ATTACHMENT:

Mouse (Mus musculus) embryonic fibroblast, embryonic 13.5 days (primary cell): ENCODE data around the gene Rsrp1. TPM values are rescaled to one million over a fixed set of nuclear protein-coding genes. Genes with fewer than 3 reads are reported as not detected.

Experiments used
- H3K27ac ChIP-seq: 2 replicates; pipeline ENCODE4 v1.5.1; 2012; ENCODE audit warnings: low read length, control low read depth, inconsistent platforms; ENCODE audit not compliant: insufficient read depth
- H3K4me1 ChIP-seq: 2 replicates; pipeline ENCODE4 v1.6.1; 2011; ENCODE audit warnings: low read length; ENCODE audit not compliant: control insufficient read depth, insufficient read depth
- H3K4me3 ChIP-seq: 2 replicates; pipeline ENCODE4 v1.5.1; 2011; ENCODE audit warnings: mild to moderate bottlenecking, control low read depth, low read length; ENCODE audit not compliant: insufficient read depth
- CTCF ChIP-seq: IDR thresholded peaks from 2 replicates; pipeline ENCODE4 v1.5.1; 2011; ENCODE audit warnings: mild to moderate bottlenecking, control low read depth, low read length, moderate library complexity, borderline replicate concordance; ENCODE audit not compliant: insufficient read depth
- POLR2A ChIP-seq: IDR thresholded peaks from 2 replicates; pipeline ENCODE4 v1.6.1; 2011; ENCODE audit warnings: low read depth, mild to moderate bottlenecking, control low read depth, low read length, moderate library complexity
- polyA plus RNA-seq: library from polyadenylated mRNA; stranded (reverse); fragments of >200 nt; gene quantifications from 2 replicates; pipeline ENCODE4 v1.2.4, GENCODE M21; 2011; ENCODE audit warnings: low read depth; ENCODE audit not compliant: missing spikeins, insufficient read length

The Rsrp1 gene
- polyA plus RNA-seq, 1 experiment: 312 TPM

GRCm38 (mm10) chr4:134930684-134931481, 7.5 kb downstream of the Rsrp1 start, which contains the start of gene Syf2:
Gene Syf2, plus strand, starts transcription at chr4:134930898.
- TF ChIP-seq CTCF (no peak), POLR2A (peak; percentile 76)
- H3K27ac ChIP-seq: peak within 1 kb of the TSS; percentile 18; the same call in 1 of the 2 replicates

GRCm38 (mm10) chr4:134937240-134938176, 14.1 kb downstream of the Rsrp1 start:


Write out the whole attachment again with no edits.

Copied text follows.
Mouse (Mus musculus) embryonic fibroblast, embryonic 13.5 days (primary cell): ENCODE data around the gene Rsrp1. TPM values are rescaled to one million over a fixed set of nuclear protein-coding genes. Genes with fewer than 3 reads are reported as not detected.

Experiments used
- H3K27ac ChIP-seq: 2 replicates; pipeline ENCODE4 v1.5.1; 2012; ENCODE audit warnings: low read length, control low read depth, inconsistent platforms; ENCODE audit not compliant: insufficient read depth
- H3K4me1 ChIP-seq: 2 replicates; pipeline ENCODE4 v1.6.1; 2011; ENCODE audit warnings: low read length; ENCODE audit not compliant: control insufficient read depth, insufficient read depth
- H3K4me3 ChIP-seq: 2 replicates; pipeline ENCODE4 v1.5.1; 2011; ENCODE audit warnings: mild to moderate bottlenecking, control low read depth, low read length; ENCODE audit not compliant: insufficient read depth
- CTCF ChIP-seq: IDR thresholded peaks from 2 replicates; pipeline ENCODE4 v1.5.1; 2011; ENCODE audit warnings: mild to moderate bottlenecking, control low read depth, low read length, moderate library complexity, borderline replicate concordance; ENCODE audit not compliant: insufficient read depth
- POLR2A ChIP-seq: IDR thresholded peaks from 2 replicates; pipeline ENCODE4 v1.6.1; 2011; ENCODE audit warnings: low read depth, mild to moderate bottlenecking, control low read depth, low read length, moderate library complexity
- polyA plus RNA-seq: library from polyadenylated mRNA; stranded (reverse); fragments of >200 nt; gene quantifications from 2 replicates; pipeline ENCODE4 v1.2.4, GENCODE M21; 2011; ENCODE audit warnings: low read depth; ENCODE audit not compliant: missing spikeins, insufficient read length

The Rsrp1 gene
- polyA plus RNA-seq, 1 experiment: 312 TPM

GRCm38 (mm10) chr4:134930684-134931481, 7.5 kb downstream of the Rsrp1 start, which contains the start of gene Syf2:
Gene Syf2, plus strand, starts transcription at chr4:134930898.
- TF ChIP-seq CTCF (no peak), POLR2A (peak; percentile 76)
- H3K27ac ChIP-seq: peak within 1 kb of the TSS; percentile 18; the same call in 1 of the 2 replicates

GRCm38 (mm10) chr4:134937240-134938176, 14.1 kb downstream of the Rsrp1 start: